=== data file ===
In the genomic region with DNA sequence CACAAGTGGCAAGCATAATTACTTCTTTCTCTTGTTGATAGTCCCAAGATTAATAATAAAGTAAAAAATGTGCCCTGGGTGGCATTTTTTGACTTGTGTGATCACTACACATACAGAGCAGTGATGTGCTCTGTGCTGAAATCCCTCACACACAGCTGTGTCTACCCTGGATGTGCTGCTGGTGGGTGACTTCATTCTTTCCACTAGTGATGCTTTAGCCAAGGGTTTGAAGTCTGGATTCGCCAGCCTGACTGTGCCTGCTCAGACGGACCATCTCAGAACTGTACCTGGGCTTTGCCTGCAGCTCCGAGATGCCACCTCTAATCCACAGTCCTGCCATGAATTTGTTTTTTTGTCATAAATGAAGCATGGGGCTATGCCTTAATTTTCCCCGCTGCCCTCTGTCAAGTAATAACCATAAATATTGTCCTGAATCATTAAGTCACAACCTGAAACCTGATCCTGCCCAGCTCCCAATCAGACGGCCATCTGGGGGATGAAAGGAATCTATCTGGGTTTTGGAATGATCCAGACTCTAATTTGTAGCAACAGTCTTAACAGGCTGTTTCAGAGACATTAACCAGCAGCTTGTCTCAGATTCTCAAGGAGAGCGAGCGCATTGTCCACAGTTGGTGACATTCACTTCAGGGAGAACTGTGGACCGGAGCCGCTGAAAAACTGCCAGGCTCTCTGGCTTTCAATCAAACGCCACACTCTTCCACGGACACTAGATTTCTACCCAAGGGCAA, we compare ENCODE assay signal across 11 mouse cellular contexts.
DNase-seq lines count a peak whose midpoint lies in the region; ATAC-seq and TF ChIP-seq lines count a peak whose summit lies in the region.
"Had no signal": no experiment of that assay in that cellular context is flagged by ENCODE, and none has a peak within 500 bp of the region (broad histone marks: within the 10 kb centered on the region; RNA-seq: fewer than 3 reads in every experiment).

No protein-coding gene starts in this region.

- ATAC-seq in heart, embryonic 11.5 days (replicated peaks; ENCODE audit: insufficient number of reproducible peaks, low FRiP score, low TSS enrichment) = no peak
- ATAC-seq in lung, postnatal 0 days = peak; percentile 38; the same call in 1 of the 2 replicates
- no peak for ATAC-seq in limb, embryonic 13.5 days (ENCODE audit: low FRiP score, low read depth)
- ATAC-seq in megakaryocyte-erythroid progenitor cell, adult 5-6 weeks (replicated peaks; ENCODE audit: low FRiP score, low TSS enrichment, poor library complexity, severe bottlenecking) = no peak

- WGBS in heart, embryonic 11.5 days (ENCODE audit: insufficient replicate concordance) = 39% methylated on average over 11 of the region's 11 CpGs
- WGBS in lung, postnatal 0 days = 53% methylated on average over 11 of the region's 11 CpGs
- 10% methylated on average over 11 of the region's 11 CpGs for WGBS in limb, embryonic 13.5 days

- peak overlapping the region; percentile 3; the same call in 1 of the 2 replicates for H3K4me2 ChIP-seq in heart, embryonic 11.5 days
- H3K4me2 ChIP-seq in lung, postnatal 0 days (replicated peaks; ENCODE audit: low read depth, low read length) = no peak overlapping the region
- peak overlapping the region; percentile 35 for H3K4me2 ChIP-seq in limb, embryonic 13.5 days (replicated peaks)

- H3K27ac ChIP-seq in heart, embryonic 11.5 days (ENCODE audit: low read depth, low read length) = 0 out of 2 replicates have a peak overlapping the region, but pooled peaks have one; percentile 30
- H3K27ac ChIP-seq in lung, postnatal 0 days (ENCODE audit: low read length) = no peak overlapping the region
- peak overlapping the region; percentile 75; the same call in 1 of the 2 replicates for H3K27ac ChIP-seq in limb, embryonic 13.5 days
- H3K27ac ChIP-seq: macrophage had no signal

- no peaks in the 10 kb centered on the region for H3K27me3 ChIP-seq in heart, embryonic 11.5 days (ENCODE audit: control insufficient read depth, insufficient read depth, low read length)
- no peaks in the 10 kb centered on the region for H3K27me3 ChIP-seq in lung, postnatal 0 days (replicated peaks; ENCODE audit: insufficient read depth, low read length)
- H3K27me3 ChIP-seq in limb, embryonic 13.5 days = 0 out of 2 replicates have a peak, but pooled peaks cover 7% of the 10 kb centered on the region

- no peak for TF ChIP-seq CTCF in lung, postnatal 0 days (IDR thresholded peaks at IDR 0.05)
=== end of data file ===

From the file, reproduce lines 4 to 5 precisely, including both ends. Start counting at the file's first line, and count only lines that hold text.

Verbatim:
No protein-coding gene starts in this region.

- ATAC-seq in heart, embryonic 11.5 days (replicated peaks; ENCODE audit: insufficient number of reproducible peaks, low FRiP score, low TSS enrichment) = no peak